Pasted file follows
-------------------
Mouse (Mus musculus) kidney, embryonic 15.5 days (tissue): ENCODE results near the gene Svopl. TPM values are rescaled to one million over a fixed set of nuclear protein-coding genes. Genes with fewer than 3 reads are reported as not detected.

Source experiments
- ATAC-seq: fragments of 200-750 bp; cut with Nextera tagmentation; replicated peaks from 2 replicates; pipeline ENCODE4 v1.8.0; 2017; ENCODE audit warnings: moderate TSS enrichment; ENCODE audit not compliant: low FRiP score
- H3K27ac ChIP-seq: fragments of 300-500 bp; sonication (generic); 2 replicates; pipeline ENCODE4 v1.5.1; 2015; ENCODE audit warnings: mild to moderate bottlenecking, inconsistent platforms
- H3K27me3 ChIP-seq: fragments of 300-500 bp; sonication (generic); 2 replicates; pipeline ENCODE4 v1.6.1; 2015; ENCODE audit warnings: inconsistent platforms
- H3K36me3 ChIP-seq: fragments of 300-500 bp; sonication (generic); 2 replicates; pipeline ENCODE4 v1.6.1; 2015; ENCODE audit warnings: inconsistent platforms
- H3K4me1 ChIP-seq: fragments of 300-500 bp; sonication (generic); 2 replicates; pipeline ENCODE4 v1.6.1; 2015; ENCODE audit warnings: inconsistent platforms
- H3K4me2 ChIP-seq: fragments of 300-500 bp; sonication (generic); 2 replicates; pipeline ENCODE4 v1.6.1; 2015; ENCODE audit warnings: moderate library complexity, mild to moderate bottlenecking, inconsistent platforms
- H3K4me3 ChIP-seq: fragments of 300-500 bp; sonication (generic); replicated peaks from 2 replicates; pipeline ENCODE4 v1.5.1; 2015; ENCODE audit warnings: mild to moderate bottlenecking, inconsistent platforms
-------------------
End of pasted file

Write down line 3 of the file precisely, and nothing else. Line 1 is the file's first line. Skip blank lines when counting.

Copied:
- ATAC-seq: fragments of 200-750 bp; cut with Nextera tagmentation; replicated peaks from 2 replicates; pipeline ENCODE4 v1.8.0; 2017; ENCODE audit warnings: moderate TSS enrichment; ENCODE audit not compliant: low FRiP score